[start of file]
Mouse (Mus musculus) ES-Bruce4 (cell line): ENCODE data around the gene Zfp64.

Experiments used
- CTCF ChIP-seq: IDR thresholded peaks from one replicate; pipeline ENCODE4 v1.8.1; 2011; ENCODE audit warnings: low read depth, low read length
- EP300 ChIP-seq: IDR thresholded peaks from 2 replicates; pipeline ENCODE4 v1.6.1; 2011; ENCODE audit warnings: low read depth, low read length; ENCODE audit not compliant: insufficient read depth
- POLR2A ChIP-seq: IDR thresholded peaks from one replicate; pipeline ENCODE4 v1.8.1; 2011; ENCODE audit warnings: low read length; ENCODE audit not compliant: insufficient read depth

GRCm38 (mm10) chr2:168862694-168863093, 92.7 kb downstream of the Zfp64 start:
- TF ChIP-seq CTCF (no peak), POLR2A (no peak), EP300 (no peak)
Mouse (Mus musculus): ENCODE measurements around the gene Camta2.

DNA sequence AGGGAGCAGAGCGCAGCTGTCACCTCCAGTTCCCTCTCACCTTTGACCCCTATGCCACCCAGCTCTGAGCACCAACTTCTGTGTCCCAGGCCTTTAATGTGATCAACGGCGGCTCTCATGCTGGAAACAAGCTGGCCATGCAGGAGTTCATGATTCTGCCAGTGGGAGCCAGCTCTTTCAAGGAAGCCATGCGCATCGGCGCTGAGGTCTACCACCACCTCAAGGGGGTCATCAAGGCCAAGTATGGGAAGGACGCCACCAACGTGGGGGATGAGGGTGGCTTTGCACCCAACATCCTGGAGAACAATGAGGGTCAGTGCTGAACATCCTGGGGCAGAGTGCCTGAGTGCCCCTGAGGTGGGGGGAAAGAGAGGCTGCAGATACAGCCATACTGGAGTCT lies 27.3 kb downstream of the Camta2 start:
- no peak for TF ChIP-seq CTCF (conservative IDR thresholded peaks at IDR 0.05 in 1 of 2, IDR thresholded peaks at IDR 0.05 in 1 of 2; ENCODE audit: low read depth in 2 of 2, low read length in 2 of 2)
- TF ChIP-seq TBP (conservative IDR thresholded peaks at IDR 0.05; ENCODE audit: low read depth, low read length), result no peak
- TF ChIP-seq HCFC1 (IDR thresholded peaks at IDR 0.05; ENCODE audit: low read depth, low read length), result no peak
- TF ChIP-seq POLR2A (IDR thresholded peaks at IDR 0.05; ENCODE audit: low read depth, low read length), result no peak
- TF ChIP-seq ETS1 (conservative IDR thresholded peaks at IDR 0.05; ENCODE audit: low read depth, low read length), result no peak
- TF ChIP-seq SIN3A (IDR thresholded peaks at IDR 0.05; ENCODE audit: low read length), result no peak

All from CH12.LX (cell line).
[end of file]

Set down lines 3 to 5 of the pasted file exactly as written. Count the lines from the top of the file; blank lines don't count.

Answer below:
- CTCF ChIP-seq: IDR thresholded peaks from one replicate; pipeline ENCODE4 v1.8.1; 2011; ENCODE audit warnings: low read depth, low read length
- EP300 ChIP-seq: IDR thresholded peaks from 2 replicates; pipeline ENCODE4 v1.6.1; 2011; ENCODE audit warnings: low read depth, low read length; ENCODE audit not compliant: insufficient read depth
- POLR2A ChIP-seq: IDR thresholded peaks from one replicate; pipeline ENCODE4 v1.8.1; 2011; ENCODE audit warnings: low read length; ENCODE audit not compliant: insufficient read depth